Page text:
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Prepping for Success: Seven Considerations for Translating Technical Medical Documents

Oct 19, 2021

Technical medical documents come in many forms with different purposes, including instructions for use, user manuals, labels and many more. These documents require special attention to ensure translation quality, accuracy, and usability. Quality translation relies heavily on the medical translation agency you partner with — and, there are many things a company can do to help set the project up for success. Here are seven vital factors to monitor that will help streamline workflows and improve results.


1.  Make sure translators have subject matter expertise

For technical, medical documents, it’s not enough for translators to have a basic understanding of medical translations — the more specific their subject matter expertise, the better. General familiarity with the medical field is a fundamental requirement. Still, translators with a more profound knowledge of a particular therapeutic area or product application can achieve greater accuracy in the target language results.

2.  Demonstrate the product for the linguist

Even if translators possess specialized subject matter expertise, the more they understand the device, cure, medication, or procedure, the better. This valuable context may help guide their language choices during translation. Share product demos or instructional videos, and be available to answer questions before and during translation.

3.  Know your intended audience

Documents targeted toward medical professionals will feature a different set of vocabulary than consumer-facing technical documents. There is no room for error when it comes to this specialized terminology. Alternatively, technical documents intended for patients, such as package inserts or box labeling, must prioritize clarity for laypeople who lack familiarity with complex medical terminology. Your medical translation agency should provide translators who can deliver a range of styles depending on the final application.

4.  Clean up your Term Base

A Term Base is a repository for managing terminology which is used in nearly every translation project, but thorough preparation is especially vital for medical documents. Your Term Base should include approved translations for technical terms specific to your company and product.

Sharing the Term Base with your language services partner will ensure uniformity between current and past document translations and save time on your current translations project by eliminating the need to confirm specific word choices. If your company does not have a Term Base in place before the project begins, your medical translation agency partner can help you establish one. This Term Base should evolve alongside the company as you add more products, services and vocabulary. If the medical translation project is not ready to kick off, companies can save time by sharing their Term Base in English and work with the linguist to pre-translate key terms. This preparation can save time and reduce the risk of error once the full translation is underway.

5.  Line up in-country reviewers

Your medical translations agency should enlist in-country reviewers, and native speakers from your team for a final review adds another layer of protection. Depending on your product, you may choose to ask medical professionals, salespeople, distributors, product testers, or other staff members to review translations.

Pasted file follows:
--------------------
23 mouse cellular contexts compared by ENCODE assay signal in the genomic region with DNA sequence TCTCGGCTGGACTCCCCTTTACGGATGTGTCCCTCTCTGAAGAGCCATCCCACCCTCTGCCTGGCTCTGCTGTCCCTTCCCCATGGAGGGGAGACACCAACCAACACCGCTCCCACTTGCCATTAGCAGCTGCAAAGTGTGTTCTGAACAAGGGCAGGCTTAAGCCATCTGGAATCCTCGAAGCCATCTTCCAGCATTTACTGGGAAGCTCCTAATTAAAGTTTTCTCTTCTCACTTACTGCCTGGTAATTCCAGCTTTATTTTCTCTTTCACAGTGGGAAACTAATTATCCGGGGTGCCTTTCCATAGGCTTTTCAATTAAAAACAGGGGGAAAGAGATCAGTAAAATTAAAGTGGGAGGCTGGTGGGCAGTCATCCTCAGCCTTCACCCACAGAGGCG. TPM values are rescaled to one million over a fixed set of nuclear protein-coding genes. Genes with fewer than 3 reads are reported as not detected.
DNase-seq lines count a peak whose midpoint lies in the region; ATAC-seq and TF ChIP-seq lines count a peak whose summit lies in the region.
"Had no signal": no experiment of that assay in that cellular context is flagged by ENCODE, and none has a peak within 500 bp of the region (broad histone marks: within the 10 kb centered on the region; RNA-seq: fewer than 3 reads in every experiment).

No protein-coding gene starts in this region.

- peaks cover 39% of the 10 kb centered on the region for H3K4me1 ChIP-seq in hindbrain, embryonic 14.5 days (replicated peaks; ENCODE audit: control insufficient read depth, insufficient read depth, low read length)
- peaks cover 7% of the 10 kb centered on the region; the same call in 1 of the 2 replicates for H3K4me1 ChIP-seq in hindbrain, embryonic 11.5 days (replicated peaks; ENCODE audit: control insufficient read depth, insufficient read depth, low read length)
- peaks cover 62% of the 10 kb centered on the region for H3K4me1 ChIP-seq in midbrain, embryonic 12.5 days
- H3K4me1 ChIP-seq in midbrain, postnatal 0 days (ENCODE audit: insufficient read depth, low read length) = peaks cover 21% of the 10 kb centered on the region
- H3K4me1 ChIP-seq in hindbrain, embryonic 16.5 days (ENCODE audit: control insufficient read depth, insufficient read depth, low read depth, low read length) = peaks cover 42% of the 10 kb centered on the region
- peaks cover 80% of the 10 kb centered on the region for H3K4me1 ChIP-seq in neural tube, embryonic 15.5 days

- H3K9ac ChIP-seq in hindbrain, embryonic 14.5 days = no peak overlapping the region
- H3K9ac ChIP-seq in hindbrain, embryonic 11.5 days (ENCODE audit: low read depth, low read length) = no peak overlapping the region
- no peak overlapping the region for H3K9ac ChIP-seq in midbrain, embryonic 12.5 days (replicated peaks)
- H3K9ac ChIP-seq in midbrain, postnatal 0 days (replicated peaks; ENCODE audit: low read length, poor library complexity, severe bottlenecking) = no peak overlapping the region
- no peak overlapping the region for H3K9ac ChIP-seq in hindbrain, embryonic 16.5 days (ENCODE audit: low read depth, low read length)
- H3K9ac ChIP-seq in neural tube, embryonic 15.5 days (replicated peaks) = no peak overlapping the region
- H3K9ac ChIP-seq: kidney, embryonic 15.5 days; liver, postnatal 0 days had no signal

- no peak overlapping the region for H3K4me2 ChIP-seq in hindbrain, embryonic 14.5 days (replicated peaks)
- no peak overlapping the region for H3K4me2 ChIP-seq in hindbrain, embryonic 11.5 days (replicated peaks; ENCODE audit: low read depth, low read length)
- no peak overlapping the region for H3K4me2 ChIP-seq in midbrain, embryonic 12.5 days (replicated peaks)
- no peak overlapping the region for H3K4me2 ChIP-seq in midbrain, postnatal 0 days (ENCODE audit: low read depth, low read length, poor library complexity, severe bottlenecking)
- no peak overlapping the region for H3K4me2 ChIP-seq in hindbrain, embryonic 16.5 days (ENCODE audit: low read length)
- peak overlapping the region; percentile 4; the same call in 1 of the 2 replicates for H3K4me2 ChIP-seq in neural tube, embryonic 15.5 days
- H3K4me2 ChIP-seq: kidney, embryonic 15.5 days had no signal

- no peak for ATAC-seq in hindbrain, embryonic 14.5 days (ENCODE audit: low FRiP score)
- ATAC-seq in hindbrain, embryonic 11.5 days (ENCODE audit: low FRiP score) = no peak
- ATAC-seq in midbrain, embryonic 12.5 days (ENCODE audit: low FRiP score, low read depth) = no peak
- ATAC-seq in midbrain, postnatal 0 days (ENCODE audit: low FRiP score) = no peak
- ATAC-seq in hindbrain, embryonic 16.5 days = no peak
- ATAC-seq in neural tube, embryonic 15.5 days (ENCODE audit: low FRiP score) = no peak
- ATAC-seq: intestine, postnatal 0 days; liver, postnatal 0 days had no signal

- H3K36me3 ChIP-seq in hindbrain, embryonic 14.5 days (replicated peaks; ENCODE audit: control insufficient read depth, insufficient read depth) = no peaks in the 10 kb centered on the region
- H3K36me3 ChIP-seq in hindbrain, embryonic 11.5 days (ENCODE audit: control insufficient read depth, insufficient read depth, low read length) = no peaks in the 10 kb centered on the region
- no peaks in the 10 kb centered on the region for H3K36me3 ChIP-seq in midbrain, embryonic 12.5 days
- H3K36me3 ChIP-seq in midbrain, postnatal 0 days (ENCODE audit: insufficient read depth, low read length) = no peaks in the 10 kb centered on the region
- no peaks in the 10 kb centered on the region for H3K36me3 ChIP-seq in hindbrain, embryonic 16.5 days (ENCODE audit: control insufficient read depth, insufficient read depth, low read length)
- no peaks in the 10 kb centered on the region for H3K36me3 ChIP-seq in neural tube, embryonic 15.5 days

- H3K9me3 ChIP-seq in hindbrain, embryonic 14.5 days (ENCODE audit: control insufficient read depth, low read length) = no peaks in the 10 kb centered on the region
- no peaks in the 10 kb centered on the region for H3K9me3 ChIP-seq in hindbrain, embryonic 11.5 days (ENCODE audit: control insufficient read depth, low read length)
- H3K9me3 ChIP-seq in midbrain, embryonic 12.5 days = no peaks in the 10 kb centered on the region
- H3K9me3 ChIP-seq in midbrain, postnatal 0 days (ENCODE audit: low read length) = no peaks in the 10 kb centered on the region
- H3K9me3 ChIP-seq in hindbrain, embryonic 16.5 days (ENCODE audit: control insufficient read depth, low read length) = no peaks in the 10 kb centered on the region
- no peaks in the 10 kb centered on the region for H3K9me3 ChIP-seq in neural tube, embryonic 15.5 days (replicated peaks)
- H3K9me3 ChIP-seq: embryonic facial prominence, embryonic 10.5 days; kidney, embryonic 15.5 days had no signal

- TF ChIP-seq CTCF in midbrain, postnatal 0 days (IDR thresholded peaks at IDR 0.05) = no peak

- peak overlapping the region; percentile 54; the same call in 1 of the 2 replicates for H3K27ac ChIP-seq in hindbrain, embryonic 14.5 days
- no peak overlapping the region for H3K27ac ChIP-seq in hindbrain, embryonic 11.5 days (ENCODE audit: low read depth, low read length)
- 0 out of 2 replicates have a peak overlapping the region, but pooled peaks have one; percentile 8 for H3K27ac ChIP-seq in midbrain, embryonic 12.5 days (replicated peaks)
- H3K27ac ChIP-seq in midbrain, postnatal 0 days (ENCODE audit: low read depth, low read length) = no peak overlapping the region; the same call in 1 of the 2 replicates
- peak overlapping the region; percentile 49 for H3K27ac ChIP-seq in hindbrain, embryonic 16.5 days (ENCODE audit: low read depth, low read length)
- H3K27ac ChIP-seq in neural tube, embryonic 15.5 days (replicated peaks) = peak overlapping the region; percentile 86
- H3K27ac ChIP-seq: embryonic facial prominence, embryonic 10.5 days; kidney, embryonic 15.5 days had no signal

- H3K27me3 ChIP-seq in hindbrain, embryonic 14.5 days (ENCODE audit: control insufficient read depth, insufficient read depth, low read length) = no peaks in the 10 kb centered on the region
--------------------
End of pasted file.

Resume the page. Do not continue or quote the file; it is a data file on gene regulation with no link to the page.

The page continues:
Their role is not to make stylistic suggestions but to ensure the translation accurately represents functionality. Letting these individuals know ahead of time that they will be part of the translation process will set expectations and ensure they prioritize this task when documents are ready for their review.

6.  Work with ISO certified medical translation agencies

There are many tools for foreign language translation — not all are created equal. Basic machine translation apps like Google Translate may be a great solution when ordering lunch in a restaurant, but these tools cannot provide the necessary level of accuracy for medical translations.

ISO certification is one means of ensuring your medical translation agency has dialed in its quality management processes to produce accurate results. Evaluation by an independent third-party such as the International Organization for Standardization (ISO) means the translation company stands by their processes and are willing to undergo external scrutiny. Morningside maintains multiple ISO certifications, including ISO 9001 for quality management, ISO 17100 for translation services, and ISO 13485 for quality management protocols specifically related to medical devices.

7.  The translation is an essential step in product development

If your medical document ultimately requires a foreign language application, consider the translation as an integral part of the product development process — not an afterthought tacked on to the end of the project.

Investing the time to develop a relationship with your language services partner means involving them earlier in the process. Queuing up your medical translation agency to be ready for your project (with a subject matter expert translators, current Term Bases, product demos scheduled, and a clear understanding of your timeline) enables your translation partner to do their best work deliver the best results.

Incorporating a sufficient translation phase into your product development workflow ensures your medical document translation project receives the attention it deserves.


Ready to begin your next medical translation project? Please request a quote today, and let’s get started.

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